A combined approach to the overall problem, with the global harmonisation of accounting standards and the introduction of new capital and liquidity standards, should be adopted, Turner contended. However, in terms of the loan losses issue, the FSA recommends a couple of specific changes: “The FSA’s ideal preference would be to provide not one but two separate lines of account information on loan loss provisions. The existing line, based as now, on the facts of already incurred credit impairment events. And a separate line, based either on a formula, as in Spain, or on the judgements of management, challenged by regulators, and with the details, basis and rationale for that judgement extensively disclosed.”

The provision of yet another data set to indicate what the loan losses accounting calculations are based upon would therefore provide an extra level of transparency to the regulators and the market as a whole. However, Turner also notes that there are still “multiple and unstable equilibria” in the mark to market process that cannot be eliminated due to the “nature of information flows about market values”. These values, by nature, are based on data that is constantly in flux and full transparency can therefore influence the collective behaviour of the market itself.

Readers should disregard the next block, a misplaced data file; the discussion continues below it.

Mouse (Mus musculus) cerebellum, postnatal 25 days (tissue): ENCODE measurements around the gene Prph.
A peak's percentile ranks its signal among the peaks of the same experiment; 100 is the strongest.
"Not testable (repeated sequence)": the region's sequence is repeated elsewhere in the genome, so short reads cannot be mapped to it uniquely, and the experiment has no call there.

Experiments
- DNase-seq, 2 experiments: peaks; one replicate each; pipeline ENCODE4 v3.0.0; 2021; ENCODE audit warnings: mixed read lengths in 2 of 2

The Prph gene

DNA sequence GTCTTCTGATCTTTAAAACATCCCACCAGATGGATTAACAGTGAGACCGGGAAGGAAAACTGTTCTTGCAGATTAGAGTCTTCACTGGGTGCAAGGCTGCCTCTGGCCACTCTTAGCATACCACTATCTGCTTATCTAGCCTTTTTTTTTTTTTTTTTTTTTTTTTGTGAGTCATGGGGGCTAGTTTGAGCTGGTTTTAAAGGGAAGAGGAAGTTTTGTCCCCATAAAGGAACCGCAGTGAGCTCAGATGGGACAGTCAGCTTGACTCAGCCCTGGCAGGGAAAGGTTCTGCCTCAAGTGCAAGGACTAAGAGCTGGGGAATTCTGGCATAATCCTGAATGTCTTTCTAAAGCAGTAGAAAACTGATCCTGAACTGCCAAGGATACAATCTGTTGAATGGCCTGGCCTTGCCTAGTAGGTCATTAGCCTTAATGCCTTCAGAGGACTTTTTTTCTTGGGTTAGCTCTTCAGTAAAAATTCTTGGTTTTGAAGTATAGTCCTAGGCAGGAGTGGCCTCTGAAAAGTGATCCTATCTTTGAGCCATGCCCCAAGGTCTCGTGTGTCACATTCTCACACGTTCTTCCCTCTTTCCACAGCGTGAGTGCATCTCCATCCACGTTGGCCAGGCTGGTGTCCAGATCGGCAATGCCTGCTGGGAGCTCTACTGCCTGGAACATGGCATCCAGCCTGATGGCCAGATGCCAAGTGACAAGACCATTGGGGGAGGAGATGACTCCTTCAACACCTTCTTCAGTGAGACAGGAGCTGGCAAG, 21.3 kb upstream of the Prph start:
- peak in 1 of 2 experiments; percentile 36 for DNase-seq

Given the complexity of the issues, it is likely debate will continue for some time about the approach best suited to the market. In the meantime, the valuations and pricing teams of financial institutions will have to keep abreast of any potential developments, while dealing with the plethora of approaches being adopted by each national regulator.

Turner’s full speech is available to view here.